On Question Time last week (9th June), Nigel Farage said 508 million people have the opportunity to migrate to the UK from the EU if they wanted to. Full Fact points out that the actual number, due to rules on free movement only applying to citizens of the European Economic Area and Switzerland, is more like 440 million people. He’s out by 68 million. That’s not just wrong. That’s wrong on a scale the size of France with Lithuania thrown in for good measure.
He also said that we have no control as to who enters the country. This is true, except for the bit in European law that states that we can turn away EU nationals if their actions are a “genuine, present and sufficiently serious threat affecting one of the fundamental interests of society.” We can even turn people away later on if they are no longer able to support themselves financially.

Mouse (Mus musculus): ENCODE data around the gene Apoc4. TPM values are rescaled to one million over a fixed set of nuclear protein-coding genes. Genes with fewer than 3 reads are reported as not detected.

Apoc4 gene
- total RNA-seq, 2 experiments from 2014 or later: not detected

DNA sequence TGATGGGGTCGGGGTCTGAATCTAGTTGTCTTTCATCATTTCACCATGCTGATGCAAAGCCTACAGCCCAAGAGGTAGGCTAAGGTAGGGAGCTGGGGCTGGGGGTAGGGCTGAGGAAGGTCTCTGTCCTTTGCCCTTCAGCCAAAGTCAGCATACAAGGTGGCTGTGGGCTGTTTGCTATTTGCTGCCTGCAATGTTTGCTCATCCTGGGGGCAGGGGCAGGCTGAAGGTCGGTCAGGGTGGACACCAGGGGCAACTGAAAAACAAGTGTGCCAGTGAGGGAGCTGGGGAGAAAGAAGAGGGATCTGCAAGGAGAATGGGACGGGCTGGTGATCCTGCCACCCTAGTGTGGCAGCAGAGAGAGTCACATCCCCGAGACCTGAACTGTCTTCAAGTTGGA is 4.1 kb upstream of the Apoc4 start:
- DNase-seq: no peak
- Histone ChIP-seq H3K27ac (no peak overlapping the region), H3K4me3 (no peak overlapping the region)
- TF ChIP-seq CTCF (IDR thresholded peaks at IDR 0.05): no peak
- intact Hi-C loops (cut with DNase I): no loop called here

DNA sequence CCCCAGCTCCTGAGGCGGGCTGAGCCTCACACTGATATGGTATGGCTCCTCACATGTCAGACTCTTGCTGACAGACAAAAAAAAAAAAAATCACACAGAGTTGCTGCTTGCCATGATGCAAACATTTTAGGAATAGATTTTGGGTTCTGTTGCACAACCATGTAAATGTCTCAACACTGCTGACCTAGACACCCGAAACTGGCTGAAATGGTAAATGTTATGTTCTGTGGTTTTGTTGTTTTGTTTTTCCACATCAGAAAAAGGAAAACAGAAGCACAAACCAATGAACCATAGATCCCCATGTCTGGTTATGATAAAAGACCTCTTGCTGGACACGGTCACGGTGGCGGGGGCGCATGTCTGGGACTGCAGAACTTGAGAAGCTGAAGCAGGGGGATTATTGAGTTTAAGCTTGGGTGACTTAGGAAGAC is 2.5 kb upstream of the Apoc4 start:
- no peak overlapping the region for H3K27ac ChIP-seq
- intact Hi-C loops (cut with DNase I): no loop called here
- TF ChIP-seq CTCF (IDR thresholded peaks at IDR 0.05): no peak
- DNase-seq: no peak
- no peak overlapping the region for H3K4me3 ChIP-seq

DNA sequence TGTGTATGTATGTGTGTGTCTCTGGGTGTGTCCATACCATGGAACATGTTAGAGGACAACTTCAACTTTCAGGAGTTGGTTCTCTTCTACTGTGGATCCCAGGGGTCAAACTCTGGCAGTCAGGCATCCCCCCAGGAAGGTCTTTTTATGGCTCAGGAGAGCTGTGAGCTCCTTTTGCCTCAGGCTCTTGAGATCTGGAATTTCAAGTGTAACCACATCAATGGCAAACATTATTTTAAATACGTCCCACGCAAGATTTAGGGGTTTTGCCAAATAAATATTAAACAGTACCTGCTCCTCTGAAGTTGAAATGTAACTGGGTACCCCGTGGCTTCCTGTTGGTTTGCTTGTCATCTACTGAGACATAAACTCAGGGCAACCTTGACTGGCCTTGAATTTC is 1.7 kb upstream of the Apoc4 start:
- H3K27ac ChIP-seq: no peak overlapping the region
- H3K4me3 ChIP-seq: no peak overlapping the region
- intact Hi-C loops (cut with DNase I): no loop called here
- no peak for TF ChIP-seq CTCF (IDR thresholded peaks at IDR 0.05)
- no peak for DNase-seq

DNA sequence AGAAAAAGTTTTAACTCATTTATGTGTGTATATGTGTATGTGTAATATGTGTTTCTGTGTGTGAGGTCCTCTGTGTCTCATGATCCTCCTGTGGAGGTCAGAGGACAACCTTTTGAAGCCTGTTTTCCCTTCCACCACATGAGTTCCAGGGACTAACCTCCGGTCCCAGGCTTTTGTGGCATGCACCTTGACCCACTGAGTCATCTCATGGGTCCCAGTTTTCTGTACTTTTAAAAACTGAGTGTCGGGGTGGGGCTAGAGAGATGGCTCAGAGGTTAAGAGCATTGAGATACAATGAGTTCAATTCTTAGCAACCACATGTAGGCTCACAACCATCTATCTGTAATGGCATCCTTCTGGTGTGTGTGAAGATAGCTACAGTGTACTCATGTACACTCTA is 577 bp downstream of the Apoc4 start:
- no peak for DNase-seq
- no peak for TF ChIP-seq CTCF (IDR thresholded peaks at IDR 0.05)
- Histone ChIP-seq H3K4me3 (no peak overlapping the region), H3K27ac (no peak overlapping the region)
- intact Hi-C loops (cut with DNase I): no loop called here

But apart from all of that, obviously no control.
That leads us nicely to the issue of what happens to EU nationals if the UK were to leave the EU. The deathly silence on this topic has been frightening. At the moment, EU nationals can come to the UK without needing a visa (with limited exceptions), providing that they can prove their identity.
The only hint of what might happen has been through a comment that Dominic Raab, a Justice under-secretary and Minister for Human Rights, said on Sunday Politics on the BBC in April:
“I think we’d have to look at that as part of the negotiations in detail. But look, at the moment president Barack Obama’s administration … is looking at new visa requirements and screening from Germany, Belgium, Greece, France, because of the recent terrorist attacks.
“I think we should at least have the power and the control to do that and make sure we keep Britain safe,” the minister told BBC1’s Sunday Politics show.
Pressed if this would mean British citizens would need visas to go to France or Germany, Raab said: “Or some other kind of check.”